In his book,"The Tipping Point: How Little Things Can Make a Big Difference," Malcolm Gladwell discusses what he calls, "tipping points" which are "the levels at which the momentum for change becomes unstoppable." Gladwell defines a tipping point as a sociological term, "the moment of critical mass, the threshold, the boiling point." The book seeks to explain and describe enormous and "mysterious" sociological changes that mark everyday life. As Gladwell states, "Ideas and products and messages and behaviors spread like viruses do."
Sound familiar? Try this on for size:
...at certain nodal points, the purely quantitative increase or decrease gives rise to a qualitative leap; for example, the case of water which is heated or cooled, where boiling point and freezing point are the nodes at which -- under normal pressure -- the leap to a new aggregate state takes place, and where consequently quantity is transformed into quality.
Recognize it? It's from everybody favorite book by Frederick Engels, the "Anti-Dühring." (Or did you like "The Condition of the Working Class in England in 1844" better? No matter ...) Yes, the idea that change is dialectical, not gradual, is a communist idea, in fact, Marx called his system of philosophy Dialectical Materialism. Sociology is now obsessed with "tipping points," just as in biology the dialectical theory of Punctuated Equilibrium (which comes from Hegel, through the C.P.U.S.A., by way of Stephen Jay Gould) is replacing that of Phyletic Gradualism (which is irretrievably bourgeois, as it traces back to the anti-working class polemics of Parson Malthus). Yes, this is one more example, of which there are many, of why this capitalist system has got to go! Okay, we'd better wrap this up with a quote from Spengler:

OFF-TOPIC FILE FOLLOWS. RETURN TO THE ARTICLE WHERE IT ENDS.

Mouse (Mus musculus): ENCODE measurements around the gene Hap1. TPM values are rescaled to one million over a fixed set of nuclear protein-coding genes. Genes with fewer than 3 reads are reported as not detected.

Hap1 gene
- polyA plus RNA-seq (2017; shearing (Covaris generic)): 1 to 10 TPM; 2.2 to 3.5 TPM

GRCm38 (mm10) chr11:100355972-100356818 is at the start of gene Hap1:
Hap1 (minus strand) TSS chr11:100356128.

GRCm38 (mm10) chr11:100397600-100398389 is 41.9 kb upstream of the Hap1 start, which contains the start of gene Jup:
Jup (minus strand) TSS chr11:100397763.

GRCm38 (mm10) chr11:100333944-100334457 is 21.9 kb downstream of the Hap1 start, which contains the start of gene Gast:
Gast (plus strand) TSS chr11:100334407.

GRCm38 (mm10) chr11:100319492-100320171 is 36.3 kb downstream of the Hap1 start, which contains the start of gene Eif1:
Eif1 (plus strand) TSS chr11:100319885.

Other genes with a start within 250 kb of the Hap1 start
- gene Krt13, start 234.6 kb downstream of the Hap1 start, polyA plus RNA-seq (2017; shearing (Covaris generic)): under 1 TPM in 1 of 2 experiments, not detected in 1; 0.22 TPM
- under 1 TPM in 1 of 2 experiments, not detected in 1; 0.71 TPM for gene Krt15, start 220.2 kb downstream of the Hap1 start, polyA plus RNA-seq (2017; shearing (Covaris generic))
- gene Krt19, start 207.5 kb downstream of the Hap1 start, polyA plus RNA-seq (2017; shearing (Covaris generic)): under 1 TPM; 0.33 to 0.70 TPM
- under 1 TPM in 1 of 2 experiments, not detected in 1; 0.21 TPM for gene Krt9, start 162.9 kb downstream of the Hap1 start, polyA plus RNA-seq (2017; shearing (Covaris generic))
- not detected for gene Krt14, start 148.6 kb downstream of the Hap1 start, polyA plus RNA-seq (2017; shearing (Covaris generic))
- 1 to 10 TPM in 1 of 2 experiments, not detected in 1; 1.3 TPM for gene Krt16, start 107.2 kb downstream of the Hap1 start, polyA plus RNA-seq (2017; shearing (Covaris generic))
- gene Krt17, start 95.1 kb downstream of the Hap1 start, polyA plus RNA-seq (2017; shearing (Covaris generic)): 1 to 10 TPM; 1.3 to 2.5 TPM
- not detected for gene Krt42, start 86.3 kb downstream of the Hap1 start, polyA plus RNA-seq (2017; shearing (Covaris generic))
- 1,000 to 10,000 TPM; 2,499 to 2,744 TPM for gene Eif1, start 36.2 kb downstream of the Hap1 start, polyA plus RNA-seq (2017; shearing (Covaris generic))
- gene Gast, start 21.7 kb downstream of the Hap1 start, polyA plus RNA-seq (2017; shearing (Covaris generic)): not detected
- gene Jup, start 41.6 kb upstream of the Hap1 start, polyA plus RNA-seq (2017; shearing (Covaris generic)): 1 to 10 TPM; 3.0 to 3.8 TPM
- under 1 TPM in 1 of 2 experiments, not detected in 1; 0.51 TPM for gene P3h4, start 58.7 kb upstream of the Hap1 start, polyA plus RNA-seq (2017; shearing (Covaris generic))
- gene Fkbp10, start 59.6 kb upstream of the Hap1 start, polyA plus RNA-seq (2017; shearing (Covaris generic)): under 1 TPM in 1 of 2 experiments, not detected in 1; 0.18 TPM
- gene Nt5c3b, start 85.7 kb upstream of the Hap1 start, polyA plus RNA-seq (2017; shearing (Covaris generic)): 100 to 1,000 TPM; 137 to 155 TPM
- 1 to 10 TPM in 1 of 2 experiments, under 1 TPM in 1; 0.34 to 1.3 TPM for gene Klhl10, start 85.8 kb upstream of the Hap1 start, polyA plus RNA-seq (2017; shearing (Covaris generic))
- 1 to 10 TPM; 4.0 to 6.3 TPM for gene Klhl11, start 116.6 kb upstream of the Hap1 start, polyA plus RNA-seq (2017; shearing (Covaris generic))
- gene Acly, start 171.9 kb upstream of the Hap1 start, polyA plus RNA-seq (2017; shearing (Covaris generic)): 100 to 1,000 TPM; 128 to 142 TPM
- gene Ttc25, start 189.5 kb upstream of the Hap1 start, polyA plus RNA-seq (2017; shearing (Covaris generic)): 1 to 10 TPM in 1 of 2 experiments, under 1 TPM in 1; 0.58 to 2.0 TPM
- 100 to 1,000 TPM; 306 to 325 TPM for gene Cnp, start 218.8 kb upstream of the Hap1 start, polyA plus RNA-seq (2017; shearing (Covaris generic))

“The money-census and the general franchise are alike bourgeois weapons — whereas an aristocracy does not count, but values, and votes not by heads, but by classes ...
... The task is set: it is imperative to free German Socialism from Marx.”